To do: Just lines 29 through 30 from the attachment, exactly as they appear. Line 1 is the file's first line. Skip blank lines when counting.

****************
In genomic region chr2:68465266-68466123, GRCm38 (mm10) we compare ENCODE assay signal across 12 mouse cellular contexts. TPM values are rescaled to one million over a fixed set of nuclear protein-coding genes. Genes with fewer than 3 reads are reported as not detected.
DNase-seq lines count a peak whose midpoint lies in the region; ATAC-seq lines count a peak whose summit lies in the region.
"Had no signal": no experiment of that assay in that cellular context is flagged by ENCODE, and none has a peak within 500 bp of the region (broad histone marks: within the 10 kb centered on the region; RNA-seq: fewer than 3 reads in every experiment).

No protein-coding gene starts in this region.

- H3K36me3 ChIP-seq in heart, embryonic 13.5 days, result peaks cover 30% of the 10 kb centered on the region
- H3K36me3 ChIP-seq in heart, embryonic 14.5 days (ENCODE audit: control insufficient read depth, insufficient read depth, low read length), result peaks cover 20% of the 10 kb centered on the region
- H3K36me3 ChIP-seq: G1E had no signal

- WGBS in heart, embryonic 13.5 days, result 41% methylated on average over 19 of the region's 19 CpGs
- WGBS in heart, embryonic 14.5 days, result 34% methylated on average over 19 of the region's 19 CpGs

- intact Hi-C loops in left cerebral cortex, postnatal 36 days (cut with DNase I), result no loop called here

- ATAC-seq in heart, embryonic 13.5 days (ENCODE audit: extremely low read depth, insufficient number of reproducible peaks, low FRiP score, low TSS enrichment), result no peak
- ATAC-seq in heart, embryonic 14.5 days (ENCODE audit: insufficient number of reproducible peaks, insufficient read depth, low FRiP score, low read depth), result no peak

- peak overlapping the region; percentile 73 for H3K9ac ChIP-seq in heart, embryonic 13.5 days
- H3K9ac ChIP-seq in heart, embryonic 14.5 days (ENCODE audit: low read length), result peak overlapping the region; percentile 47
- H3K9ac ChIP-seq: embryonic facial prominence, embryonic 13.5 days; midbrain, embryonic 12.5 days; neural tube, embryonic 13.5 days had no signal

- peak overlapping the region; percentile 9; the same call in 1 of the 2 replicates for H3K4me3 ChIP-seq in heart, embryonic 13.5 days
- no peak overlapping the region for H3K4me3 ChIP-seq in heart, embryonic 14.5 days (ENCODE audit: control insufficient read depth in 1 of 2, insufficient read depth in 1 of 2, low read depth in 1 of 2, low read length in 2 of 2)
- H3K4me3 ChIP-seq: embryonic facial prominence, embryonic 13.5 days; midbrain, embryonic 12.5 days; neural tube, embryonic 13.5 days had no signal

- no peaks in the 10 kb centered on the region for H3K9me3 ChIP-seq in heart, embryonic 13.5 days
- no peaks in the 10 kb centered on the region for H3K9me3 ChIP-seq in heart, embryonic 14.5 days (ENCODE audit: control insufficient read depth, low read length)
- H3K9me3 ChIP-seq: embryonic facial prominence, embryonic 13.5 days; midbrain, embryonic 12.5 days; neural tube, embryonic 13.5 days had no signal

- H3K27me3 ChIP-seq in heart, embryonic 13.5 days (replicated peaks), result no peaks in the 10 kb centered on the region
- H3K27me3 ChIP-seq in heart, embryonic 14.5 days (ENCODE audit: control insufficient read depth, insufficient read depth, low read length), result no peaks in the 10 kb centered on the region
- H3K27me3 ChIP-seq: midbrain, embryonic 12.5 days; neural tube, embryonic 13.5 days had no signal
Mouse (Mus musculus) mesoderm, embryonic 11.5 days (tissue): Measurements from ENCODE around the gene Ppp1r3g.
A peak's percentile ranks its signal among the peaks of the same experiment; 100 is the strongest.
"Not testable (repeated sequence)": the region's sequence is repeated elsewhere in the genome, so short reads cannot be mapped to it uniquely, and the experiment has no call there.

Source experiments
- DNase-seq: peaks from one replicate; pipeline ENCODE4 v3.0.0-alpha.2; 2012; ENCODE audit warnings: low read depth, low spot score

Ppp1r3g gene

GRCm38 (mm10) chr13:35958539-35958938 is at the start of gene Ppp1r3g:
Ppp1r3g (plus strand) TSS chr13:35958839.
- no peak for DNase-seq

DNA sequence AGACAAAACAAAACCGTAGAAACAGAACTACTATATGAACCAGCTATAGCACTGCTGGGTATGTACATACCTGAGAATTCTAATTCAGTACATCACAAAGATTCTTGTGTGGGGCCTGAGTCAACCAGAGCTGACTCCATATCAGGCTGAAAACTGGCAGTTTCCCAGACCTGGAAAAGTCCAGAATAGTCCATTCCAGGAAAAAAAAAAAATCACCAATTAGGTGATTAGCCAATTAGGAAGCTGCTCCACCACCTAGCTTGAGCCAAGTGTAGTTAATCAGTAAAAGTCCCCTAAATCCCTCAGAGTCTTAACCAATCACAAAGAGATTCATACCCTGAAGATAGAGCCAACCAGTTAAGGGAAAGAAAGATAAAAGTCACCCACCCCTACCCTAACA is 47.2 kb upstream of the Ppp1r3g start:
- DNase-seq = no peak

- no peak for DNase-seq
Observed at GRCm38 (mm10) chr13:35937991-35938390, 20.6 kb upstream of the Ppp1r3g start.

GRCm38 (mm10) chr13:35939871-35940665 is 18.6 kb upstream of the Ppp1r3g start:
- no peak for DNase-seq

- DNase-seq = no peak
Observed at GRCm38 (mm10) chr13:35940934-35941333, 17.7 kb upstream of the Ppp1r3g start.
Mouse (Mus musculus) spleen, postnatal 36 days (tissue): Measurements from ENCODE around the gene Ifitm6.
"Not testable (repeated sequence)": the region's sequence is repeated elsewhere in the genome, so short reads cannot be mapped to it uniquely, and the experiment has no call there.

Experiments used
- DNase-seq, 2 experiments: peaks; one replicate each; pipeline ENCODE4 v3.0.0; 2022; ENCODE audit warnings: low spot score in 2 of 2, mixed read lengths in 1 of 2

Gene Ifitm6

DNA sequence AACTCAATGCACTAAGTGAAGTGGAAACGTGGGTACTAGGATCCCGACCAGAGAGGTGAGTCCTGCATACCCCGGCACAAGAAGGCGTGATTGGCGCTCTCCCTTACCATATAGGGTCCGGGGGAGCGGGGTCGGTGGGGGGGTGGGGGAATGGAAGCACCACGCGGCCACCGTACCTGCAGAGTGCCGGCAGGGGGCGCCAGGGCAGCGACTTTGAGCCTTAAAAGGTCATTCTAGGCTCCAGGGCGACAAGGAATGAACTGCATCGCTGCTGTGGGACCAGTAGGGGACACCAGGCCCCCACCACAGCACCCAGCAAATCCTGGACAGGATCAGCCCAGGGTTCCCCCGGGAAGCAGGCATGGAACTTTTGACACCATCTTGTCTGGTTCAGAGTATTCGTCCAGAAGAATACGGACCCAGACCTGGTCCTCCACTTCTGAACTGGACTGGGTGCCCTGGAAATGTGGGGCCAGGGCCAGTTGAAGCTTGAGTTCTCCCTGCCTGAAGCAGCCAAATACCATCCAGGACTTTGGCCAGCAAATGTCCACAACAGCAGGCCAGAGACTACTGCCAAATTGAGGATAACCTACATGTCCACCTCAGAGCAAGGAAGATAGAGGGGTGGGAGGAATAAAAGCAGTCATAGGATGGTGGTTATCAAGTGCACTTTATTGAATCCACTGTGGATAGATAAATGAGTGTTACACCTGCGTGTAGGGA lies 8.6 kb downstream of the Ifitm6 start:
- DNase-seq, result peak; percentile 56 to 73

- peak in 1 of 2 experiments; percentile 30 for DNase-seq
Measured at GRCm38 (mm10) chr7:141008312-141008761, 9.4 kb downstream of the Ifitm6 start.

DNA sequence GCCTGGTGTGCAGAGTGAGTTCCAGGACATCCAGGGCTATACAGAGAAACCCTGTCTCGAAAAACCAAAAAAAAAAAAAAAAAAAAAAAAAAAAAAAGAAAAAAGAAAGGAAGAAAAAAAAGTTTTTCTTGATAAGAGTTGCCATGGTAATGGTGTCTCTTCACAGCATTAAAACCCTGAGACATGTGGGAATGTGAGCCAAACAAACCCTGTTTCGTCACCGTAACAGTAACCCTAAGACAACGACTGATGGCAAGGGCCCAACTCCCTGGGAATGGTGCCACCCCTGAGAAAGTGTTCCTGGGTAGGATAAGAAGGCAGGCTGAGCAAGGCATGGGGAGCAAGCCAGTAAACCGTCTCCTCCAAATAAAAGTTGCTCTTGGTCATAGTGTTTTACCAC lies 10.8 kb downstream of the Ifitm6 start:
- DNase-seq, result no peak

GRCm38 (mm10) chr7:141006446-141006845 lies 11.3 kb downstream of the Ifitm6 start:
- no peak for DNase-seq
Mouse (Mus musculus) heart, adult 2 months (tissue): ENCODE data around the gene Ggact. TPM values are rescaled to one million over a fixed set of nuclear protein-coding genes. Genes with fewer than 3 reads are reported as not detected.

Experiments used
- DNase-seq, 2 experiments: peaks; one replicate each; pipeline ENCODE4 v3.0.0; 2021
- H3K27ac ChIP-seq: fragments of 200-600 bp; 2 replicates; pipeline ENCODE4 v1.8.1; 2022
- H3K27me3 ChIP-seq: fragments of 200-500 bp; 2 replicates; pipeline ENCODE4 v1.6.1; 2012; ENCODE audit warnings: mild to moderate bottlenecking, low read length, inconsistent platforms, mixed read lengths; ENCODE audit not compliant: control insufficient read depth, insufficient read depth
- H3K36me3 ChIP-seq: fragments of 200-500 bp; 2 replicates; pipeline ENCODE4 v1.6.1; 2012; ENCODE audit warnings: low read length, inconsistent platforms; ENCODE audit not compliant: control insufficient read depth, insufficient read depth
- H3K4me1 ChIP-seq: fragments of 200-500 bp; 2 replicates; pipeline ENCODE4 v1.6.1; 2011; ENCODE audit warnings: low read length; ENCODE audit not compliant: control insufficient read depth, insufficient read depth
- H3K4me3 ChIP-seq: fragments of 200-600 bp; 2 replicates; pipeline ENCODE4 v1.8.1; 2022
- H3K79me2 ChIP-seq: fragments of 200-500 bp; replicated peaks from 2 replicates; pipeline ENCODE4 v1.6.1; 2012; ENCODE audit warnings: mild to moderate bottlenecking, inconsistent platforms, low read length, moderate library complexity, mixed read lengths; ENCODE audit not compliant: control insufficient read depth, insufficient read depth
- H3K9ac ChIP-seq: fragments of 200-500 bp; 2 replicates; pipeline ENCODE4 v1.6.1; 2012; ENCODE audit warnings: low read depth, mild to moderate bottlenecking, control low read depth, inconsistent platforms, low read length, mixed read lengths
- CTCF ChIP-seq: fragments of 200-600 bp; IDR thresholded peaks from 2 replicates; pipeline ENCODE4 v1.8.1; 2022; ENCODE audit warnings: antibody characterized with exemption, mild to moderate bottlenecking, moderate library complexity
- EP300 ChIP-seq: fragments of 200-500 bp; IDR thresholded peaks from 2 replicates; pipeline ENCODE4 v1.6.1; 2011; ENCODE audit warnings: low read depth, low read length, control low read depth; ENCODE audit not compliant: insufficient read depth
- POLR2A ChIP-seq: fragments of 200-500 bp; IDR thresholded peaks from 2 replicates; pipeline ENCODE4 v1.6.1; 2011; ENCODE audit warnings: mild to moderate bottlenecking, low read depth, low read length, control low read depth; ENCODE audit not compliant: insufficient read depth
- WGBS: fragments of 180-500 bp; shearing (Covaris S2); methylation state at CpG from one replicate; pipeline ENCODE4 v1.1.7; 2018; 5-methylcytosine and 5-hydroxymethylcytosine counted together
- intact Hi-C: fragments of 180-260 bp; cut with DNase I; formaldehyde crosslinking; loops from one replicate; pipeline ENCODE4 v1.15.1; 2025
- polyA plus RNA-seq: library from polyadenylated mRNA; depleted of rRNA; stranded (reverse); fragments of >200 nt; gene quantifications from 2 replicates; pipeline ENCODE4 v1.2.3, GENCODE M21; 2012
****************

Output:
- DNase-seq: peaks from one replicate; pipeline ENCODE4 v3.0.0-alpha.2; 2012; ENCODE audit warnings: low read depth, low spot score

Ppp1r3g gene